“I’m still a little bit concerned as to how Marcus Smith and Owen Farrell will combine. Smith is very much the first receiver at the moment, which means that with Owen at 12 he lacks the power go-forward he has at Quins as I alluded to in this column before the Japan game. Conversely, Owen wants a playmaker 12 outside him and it would make a little bit more sense to me to have these two changing up a lot more – Farrell taking the first pass and using Smith as the looping second receiver. I suspect we might see a few change ups in the backline – Manu Tuilagi switching between 12 and 13, with Freddie Steward taking a line into the 13 channel. Tommy Freeman is also quite exceptional in this regard – he’s potentially the right shape and skill set to play in the centers given exposure there and I wouldn’t be surprised to see quite a lot of positional fluidity off first phase and second phase ball.
“The Alex Coles situation with him coming into the side at blindside flank is perplexing! Why is Maro Itoje in at lock and Coles at six when they started the other way around versus Argentina? What has changed? I can only conclude that Jones has decided that either Maro isn’t a Test flanker or Coles isn’t a Test lock! There’s no other explanation for this move – although it might just be that Jones wants some scrummage grunt from the sides as well as the extra lineout forward versus Franco Mostert at the back. For me, I get that you might want the additional jumper versus the Boks, but I’d still rather see us backing our ability on the ground and over the ball.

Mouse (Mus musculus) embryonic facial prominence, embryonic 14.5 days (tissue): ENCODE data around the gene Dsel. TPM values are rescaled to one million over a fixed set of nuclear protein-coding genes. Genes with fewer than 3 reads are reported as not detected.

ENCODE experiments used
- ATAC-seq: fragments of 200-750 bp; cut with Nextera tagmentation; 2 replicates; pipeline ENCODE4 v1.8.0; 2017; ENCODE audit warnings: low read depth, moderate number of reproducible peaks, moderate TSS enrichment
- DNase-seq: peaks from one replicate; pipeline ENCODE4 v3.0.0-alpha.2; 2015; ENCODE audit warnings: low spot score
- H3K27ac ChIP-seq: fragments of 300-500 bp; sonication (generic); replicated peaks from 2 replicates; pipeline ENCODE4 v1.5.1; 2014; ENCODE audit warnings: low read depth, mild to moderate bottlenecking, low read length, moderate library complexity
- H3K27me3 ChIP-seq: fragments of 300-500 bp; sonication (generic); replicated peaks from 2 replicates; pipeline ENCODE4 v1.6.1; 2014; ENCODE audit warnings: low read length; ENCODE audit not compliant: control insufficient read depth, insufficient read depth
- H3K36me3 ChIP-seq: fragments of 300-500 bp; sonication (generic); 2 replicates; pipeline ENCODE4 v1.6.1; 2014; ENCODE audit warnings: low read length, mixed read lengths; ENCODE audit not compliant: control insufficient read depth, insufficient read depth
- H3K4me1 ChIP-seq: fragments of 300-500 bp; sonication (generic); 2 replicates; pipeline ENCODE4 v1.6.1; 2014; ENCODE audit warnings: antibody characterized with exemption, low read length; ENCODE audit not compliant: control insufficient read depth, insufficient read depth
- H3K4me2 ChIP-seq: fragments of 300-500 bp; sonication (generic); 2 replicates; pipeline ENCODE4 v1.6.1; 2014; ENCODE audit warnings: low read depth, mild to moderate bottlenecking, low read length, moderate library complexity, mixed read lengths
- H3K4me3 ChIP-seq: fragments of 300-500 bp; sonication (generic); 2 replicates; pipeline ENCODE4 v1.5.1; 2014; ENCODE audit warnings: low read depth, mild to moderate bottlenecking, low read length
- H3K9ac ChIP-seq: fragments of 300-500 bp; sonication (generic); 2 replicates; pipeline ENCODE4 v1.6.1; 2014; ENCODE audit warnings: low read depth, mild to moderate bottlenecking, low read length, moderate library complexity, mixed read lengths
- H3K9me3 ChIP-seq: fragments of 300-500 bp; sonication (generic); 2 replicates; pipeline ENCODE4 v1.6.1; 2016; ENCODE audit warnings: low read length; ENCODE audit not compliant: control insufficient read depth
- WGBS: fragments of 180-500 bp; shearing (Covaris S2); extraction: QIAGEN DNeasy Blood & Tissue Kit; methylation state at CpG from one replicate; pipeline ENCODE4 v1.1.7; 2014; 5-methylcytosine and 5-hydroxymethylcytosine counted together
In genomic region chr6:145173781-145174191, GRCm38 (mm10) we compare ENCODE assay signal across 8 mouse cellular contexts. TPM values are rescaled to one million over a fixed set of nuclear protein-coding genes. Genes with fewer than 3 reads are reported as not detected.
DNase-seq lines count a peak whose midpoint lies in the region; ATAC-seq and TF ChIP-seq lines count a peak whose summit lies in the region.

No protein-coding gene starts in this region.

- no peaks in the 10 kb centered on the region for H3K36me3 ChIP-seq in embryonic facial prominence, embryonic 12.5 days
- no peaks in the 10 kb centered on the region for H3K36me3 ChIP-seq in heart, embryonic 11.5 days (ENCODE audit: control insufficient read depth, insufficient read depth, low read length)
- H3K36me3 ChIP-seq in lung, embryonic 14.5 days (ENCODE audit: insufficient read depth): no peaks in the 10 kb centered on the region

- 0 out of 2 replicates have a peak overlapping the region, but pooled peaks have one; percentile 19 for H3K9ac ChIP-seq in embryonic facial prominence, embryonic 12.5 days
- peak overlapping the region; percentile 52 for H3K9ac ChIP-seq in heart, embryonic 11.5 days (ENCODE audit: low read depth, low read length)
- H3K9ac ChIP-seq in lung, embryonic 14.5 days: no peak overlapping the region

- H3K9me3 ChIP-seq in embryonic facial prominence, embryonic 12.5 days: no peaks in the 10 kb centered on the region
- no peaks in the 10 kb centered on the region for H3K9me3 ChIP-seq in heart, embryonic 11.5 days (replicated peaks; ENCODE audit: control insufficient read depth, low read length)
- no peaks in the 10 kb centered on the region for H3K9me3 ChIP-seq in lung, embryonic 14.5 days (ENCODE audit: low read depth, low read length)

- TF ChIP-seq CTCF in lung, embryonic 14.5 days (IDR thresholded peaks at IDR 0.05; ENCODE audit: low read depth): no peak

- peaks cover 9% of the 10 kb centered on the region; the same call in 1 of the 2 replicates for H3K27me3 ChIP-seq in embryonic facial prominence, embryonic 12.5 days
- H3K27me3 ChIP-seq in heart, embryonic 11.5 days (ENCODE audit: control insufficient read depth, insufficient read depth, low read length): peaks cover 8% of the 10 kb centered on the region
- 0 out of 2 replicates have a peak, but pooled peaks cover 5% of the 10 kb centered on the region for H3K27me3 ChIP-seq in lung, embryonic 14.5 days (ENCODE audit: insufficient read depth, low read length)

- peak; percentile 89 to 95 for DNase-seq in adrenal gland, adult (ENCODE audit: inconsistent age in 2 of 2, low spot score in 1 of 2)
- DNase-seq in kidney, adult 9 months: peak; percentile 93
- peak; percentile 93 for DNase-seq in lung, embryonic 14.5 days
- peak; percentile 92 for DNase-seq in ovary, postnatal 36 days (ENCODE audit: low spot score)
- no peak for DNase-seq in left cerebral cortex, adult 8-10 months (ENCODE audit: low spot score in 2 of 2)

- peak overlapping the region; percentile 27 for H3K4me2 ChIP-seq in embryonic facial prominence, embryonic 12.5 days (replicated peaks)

5⃣0⃣ A big moment for Manu Tuilagi as he reaches a significant milestone.
— Planet Rugby (@PlanetRugby) November 24, 2022
“Lastly, at prop, I understand the change seeing Mako Vunipola start, and with him, for club relationship purposes, Jamie George. This is a case of using the bench in a plan to diffuse the bomb squad as South Africa unload their bench with some world class performers. With Ellis Genge, Luke Cowan-Dickie and Will Stuart to trot on, England have their best three scrummagers as finishers and I can actually see a lot of pace and power coming on. Jones has rolled the dice and the quality of player he’s got from 16-23 really impresses me,” argued Easter.
The bottom line
“This is the last Test in a wearing year for the Boks – and one perhaps that they’d have preferred not to have played – but given it’s England, they’ll be well up for the match and as I mentioned, with some fringe players anxious to impress.
“Eddie Jones’ 2022 has been a poor year by England standards – a desperately bad Six Nations where we lost games we should always be winning against Scotland away Ireland at home, followed by his first loss to Australia in his tenure and then capped off by the defeat against an excellent Los Pumas side earlier this month. This is a must-win for him in terms of both personal credibility and team confidence. He’s lost the big ones against the Boks but both in 2018 and last year, despite being beaten up a bit up front, his men found a way and that is key again on Saturday.
“All the usual cliches apply – start hot, win collisions, solid set-piece and all of that, but England probably need also to warm their supporters with a performance that backs up Eddie’s claims. The one thing that might work in their favor is the sheer experience of the All Blacks last weekend, who have probably edged ahead of South Africa in terms of both set-piece and sheer brutality at the breakdown. It means England will go in sharp on Saturday and also with some of the emotional momentum of last week still behind them.
“It’ll be as close as ever when these two sides meet at Twickenham – the last two encounters has seen a point or two only separate them – but given how much is at stake, I do expect England to finally step up and see them winning by a single digit margin,” he concluded.